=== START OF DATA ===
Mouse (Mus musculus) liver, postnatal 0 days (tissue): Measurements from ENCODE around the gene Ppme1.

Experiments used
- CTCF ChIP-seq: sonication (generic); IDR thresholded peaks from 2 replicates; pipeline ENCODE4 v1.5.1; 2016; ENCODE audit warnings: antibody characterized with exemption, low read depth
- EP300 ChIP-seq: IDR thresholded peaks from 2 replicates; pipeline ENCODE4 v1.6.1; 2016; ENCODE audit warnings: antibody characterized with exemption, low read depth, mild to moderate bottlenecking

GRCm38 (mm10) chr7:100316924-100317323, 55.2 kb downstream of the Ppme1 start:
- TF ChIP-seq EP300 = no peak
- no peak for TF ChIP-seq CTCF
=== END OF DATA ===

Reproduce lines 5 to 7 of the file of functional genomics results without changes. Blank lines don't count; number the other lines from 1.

GRCm38 (mm10) chr7:100316924-100317323, 55.2 kb downstream of the Ppme1 start:
- TF ChIP-seq EP300 = no peak
- no peak for TF ChIP-seq CTCF